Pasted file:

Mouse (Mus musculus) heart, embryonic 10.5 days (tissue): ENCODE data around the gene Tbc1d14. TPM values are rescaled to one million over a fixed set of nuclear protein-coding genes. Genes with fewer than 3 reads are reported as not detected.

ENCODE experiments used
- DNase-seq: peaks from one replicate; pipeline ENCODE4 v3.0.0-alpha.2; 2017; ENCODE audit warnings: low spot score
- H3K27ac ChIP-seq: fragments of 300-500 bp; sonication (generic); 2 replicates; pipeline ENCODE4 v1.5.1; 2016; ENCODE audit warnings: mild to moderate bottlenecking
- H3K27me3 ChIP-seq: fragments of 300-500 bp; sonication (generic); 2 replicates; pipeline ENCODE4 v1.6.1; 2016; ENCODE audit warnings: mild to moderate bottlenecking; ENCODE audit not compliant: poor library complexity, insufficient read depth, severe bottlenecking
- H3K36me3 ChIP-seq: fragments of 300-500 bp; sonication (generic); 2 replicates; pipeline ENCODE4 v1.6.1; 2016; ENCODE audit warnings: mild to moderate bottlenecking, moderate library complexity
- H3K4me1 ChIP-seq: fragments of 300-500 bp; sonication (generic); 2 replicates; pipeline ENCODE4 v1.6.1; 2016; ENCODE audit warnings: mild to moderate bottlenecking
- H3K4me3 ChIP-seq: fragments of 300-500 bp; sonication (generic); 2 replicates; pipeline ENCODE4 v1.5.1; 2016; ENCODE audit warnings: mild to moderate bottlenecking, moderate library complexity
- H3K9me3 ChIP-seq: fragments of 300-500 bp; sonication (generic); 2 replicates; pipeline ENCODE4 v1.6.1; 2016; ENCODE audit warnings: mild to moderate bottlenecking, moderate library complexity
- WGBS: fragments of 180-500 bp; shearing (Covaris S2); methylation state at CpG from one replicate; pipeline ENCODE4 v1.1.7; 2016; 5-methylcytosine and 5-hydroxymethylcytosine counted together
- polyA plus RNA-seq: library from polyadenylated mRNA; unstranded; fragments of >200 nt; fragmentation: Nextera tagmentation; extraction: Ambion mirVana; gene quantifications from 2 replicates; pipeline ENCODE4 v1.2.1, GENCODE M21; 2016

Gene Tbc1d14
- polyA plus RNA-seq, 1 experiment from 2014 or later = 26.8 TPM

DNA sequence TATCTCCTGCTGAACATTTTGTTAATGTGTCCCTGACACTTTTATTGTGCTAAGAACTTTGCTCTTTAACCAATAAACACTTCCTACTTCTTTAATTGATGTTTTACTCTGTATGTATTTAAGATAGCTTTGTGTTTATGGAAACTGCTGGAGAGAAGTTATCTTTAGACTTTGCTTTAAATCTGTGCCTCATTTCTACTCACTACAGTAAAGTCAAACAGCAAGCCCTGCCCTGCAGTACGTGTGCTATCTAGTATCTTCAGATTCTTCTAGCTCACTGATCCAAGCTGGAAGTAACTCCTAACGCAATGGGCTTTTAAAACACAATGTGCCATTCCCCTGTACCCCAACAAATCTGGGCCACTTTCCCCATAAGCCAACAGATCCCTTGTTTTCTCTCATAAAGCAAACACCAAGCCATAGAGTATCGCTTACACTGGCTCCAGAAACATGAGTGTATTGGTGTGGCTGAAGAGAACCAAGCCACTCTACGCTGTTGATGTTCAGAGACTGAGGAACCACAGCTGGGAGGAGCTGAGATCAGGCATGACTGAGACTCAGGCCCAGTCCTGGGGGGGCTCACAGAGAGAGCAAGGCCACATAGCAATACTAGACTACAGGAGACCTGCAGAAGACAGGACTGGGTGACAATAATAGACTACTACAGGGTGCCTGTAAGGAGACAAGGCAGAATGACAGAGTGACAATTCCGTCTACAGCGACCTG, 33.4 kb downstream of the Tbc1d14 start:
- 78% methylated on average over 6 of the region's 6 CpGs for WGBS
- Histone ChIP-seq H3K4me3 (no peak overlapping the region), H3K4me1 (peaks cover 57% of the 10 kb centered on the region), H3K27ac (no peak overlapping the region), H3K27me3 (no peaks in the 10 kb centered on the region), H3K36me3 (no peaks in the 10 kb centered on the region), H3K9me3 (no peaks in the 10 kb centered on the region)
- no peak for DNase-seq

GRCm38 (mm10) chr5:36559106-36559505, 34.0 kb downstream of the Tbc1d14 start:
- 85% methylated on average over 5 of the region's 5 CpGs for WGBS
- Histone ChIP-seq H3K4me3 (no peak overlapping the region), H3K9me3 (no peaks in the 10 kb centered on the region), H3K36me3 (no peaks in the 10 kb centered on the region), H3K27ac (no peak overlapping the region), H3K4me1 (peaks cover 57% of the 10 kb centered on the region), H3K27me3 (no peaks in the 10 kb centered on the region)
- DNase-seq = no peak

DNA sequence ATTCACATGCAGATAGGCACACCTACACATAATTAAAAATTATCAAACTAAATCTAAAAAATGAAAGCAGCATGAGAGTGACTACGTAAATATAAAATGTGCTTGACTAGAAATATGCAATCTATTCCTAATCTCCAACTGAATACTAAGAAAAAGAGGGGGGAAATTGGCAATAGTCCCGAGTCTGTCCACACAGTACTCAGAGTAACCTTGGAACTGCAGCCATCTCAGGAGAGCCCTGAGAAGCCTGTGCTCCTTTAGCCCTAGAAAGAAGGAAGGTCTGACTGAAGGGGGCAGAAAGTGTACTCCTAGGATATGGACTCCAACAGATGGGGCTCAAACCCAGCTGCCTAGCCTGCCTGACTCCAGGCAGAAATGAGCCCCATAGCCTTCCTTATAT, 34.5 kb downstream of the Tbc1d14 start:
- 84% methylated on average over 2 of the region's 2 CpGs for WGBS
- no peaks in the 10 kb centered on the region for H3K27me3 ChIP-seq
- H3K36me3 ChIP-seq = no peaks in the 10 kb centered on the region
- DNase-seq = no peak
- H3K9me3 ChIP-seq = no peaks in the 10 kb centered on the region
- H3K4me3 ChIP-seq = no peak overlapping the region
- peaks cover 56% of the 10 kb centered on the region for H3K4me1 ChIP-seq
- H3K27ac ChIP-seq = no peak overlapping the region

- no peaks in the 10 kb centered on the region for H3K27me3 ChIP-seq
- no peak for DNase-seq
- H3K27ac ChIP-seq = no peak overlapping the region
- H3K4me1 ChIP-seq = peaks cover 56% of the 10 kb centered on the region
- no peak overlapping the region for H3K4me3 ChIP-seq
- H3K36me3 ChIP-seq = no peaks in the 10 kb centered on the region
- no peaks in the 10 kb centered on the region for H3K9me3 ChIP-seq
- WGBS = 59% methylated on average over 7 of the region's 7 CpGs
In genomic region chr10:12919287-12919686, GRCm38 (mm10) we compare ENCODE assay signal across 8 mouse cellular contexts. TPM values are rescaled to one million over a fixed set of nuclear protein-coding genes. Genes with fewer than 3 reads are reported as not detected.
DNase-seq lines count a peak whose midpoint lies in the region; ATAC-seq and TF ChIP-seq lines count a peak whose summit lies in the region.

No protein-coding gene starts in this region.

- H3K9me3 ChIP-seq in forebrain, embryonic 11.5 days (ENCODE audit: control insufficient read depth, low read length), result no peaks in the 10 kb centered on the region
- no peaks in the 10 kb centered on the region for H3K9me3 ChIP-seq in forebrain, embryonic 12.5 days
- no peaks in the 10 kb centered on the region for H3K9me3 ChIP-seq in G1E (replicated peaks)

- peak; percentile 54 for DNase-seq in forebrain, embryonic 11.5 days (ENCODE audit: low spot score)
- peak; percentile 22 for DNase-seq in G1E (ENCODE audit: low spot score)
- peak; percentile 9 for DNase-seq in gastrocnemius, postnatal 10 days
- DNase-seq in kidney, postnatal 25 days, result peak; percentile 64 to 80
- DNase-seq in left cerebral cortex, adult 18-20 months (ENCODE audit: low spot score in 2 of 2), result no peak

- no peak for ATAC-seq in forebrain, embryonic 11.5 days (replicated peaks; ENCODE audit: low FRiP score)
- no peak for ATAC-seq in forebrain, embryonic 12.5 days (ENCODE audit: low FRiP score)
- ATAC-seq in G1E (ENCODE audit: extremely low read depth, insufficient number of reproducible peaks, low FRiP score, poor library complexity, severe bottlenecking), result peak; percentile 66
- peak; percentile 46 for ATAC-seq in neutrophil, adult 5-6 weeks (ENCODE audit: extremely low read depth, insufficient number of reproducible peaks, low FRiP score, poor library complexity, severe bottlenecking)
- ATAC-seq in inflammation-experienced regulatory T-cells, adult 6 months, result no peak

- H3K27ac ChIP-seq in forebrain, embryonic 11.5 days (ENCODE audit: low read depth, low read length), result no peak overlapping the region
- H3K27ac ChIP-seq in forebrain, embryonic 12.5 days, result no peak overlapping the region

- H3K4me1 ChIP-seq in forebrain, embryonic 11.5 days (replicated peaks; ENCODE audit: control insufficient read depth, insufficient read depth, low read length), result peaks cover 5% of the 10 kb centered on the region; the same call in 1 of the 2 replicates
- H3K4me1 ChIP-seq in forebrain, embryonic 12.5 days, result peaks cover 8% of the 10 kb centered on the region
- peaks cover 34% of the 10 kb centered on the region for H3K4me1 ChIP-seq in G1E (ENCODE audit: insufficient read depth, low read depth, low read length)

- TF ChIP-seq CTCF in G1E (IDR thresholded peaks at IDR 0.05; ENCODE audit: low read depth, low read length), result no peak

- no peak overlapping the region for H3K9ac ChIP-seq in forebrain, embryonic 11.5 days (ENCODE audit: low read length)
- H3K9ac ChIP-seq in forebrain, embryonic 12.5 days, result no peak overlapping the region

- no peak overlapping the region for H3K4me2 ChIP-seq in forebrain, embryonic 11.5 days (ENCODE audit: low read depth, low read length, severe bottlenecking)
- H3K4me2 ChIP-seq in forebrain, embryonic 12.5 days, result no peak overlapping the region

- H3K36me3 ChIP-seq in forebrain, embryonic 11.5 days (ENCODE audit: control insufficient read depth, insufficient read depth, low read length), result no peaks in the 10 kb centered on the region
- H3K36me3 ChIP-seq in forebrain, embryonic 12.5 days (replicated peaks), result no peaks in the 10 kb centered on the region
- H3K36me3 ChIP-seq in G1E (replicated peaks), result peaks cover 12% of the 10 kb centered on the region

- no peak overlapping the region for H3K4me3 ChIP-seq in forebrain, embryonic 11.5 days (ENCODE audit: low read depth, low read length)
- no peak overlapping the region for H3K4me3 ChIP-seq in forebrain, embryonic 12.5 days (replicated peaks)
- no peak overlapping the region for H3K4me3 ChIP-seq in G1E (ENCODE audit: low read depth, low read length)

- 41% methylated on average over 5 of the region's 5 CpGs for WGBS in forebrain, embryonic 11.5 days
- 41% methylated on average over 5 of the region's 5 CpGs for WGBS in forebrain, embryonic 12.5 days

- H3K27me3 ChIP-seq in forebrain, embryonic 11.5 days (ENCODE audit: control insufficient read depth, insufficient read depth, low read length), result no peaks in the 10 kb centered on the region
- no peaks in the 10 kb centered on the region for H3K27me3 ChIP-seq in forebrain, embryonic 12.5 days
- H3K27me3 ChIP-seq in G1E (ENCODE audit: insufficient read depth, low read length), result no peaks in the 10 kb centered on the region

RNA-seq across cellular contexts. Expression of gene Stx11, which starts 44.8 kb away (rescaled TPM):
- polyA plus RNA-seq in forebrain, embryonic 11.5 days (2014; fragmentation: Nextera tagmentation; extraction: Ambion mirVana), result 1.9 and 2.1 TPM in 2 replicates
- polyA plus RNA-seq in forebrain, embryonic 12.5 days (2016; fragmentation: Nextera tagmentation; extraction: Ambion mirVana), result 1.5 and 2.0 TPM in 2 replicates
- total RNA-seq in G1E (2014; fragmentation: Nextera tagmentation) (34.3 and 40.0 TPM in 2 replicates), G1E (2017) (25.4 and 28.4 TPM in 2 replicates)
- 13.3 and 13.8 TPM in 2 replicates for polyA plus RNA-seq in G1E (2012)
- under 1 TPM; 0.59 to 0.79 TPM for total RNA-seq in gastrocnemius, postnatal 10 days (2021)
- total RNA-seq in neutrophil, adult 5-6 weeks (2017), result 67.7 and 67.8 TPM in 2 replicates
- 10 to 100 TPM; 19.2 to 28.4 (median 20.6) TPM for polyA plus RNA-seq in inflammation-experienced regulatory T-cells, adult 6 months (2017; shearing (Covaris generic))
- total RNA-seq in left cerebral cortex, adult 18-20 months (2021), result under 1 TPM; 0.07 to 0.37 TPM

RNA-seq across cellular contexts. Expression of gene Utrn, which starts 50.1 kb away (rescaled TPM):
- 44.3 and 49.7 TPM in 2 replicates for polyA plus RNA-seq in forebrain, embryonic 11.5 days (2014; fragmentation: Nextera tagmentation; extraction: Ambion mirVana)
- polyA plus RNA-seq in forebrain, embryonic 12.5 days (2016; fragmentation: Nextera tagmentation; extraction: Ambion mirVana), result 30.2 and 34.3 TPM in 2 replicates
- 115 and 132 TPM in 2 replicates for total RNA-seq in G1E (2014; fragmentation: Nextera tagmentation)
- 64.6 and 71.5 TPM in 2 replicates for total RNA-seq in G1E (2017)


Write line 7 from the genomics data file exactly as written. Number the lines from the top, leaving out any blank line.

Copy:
- H3K4me1 ChIP-seq: fragments of 300-500 bp; sonication (generic); 2 replicates; pipeline ENCODE4 v1.6.1; 2016; ENCODE audit warnings: mild to moderate bottlenecking